Heading south from US 129 Moonshiner 28 has some good twisties along the Little Tennessee River but there are several places to be extremely careful. Just past the dumpsters on the right there is a rather hard left that has caused several serious accidents in the past. The first seven miles to the Fontana Dam Bridge has some tight corners and great sweepers. The pavement is good for the most part after some patchwork was done several years ago. A couple of corners in this section are decreasing radius turns (the corner tightens). In one there is a rock cliff that has claimed at least one life that we recall. At mile 2.7 is Twenty Mile Creek Trail pull off. Watch out for the concrete bridge and a sharp right where a number of accidents have occurred. SLOW DOWN TO 10 MPH FOR THE CORNER AND BRIDGE.Just a quarter mile farther is 10 Mile an Hour Corner also known as the Widow Maker. This sharp decreasing radius corner is particularly nasty when heading west bound and has claimed a number of lives. A large, bold SLO was painted on the roadway by local riders after a recent death. Rule of thumb ….. see a 10 mph corner sign – believe it.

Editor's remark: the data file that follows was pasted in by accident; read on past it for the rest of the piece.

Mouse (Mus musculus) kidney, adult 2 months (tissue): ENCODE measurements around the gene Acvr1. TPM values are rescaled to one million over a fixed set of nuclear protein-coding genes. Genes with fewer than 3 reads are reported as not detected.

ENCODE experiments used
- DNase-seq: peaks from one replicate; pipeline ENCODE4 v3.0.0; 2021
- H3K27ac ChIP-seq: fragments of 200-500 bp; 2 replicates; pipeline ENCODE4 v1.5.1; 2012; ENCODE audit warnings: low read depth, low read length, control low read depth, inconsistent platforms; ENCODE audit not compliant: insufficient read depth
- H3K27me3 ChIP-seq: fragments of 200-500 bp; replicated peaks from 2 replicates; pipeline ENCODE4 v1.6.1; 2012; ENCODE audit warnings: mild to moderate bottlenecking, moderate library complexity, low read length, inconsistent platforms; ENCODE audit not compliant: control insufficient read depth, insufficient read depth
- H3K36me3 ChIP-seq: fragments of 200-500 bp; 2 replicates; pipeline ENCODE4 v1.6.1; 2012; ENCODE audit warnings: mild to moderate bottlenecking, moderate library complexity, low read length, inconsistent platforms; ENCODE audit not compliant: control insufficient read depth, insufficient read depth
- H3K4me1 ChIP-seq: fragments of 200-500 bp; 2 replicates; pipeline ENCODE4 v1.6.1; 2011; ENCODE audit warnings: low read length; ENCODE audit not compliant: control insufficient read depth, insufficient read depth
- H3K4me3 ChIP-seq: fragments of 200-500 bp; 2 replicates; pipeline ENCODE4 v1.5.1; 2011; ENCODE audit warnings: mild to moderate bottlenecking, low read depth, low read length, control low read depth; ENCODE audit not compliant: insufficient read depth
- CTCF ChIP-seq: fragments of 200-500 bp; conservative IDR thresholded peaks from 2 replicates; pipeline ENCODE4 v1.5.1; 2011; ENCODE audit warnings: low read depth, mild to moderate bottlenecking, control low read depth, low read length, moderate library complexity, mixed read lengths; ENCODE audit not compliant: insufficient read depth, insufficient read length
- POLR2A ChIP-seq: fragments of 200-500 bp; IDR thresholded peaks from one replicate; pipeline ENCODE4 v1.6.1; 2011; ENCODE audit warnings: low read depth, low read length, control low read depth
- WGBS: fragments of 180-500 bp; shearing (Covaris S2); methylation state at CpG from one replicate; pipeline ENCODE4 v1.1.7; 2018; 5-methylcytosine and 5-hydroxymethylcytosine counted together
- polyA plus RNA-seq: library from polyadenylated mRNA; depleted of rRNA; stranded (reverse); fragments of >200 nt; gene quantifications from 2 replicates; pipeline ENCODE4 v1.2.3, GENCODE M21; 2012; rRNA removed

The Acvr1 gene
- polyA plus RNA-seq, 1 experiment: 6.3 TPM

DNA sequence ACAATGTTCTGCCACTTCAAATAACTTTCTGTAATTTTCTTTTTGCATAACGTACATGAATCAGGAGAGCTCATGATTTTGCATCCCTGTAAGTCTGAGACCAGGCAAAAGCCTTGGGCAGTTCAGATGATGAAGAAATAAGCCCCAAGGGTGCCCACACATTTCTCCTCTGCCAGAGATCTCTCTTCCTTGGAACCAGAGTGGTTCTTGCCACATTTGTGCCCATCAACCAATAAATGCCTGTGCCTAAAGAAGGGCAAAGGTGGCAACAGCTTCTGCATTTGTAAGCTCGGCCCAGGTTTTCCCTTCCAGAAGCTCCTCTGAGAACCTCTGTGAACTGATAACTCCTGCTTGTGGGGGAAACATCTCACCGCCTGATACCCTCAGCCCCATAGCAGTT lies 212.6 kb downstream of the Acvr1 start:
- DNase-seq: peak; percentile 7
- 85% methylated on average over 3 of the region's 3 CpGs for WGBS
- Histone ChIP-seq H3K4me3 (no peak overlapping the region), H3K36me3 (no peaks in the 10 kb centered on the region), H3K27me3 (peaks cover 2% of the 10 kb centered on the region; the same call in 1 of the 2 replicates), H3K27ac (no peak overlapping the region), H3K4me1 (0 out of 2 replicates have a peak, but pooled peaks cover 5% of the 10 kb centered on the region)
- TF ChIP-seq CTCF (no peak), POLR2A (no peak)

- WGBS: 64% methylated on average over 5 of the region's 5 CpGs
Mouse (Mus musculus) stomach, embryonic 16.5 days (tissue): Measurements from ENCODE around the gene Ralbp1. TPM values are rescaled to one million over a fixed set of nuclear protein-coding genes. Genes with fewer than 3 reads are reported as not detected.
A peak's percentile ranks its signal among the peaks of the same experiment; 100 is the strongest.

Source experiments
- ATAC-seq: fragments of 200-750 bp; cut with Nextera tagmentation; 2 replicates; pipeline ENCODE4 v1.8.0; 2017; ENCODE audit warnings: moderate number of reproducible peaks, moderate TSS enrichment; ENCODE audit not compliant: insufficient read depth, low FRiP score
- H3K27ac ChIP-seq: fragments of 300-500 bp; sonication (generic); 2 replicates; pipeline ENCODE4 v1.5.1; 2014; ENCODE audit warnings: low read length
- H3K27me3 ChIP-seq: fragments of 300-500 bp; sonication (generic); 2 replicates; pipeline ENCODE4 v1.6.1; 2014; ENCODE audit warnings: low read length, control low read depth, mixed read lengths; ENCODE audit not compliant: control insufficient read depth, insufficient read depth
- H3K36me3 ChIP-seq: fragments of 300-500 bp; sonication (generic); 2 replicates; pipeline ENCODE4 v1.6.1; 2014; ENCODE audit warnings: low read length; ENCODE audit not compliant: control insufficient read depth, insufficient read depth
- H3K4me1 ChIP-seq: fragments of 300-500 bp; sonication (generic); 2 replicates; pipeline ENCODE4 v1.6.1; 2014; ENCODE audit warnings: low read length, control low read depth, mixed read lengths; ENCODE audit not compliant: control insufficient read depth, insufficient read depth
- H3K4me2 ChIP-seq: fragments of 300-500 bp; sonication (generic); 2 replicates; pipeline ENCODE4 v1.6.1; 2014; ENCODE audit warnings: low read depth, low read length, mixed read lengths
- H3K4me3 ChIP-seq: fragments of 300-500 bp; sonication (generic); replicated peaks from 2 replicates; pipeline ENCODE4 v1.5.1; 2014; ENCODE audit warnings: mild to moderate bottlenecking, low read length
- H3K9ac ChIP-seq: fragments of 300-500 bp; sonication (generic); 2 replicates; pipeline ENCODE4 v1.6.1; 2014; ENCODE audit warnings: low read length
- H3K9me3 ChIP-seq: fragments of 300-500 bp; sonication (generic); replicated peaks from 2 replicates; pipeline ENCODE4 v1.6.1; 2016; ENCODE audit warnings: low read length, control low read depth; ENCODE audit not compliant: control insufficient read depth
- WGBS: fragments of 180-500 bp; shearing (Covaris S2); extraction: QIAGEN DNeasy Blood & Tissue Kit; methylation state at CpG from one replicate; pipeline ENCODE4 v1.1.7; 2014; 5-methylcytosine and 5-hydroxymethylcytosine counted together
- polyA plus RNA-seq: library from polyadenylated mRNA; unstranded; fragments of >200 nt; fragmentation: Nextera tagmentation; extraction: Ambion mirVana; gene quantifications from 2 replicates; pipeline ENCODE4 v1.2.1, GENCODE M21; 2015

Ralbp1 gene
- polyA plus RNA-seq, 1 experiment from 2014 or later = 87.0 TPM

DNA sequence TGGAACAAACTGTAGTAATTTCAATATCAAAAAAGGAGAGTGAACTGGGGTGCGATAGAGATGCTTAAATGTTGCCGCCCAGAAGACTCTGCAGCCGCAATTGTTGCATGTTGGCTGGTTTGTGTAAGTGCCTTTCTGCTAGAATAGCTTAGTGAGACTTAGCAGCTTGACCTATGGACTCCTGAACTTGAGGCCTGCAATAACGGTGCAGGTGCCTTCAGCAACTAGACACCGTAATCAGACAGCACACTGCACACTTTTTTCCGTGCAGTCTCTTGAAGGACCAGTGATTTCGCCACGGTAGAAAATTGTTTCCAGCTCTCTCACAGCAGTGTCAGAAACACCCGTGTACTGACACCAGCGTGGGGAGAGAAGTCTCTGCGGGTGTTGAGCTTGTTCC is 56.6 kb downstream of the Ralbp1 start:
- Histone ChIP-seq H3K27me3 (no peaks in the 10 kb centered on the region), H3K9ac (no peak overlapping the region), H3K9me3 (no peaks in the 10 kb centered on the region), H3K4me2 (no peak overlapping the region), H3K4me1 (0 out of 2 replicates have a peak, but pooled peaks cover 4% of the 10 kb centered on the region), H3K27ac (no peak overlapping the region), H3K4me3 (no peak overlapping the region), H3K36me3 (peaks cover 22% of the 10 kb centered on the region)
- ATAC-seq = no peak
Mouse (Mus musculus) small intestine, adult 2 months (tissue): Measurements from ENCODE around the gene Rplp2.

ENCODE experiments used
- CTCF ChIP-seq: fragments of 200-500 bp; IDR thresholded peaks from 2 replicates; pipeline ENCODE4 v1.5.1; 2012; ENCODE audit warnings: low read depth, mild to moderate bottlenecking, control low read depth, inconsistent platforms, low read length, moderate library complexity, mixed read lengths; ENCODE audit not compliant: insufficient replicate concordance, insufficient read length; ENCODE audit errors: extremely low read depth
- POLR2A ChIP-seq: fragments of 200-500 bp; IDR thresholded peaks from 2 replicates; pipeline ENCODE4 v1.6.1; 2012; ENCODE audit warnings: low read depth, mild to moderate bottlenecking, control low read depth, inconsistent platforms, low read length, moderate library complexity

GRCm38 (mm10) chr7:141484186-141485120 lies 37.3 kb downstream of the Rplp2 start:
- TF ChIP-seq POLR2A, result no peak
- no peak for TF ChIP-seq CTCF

The road opens up a little from here to the Fontana Bridge, five miles distant. Crossing the bridge you’ll come to another corner that should be approached with caution when heading west. It is on a downhill and it is easy to come into it with too much speed and to over correct by over braking. It is well marked with warnings.
Another mile and you will come to the first entrance to Fontana Village. Originally used as housing for the construction of Fontana Dam, today it is the destination of many tourists looking for great roads in western North Carolina. Accommodations include cabins, motel and a campground. The Pit Stop offers quick sandwiches, souvenirs and fuel.
Leaving Fontana Village on Moonshiner 28 you will be in for a thrill as the road quickly descends nearly 300 feet in less than a mile. Watch it on these tight downhill twisties.
At the intersection NC 28 turns off to the right. Stay straight and you’ll come to the top of Fontana Dam with magnificent views of Fontana Lake and the Great Smoky Mountains National Park. Ride across the dam for the upper viewing parking area and cross back over to the souvenir shop and raised viewing area. The Appalachian Trail crosses the dam here as it winds its way from Georgia to Maine.
Back on Moonshiner 28 heading east are a number of sweeping corners with glimpses of Fontana Lake. Another few miles and you’ll see Rainbow Falls on your right. Most of the time the falls are just a trickle.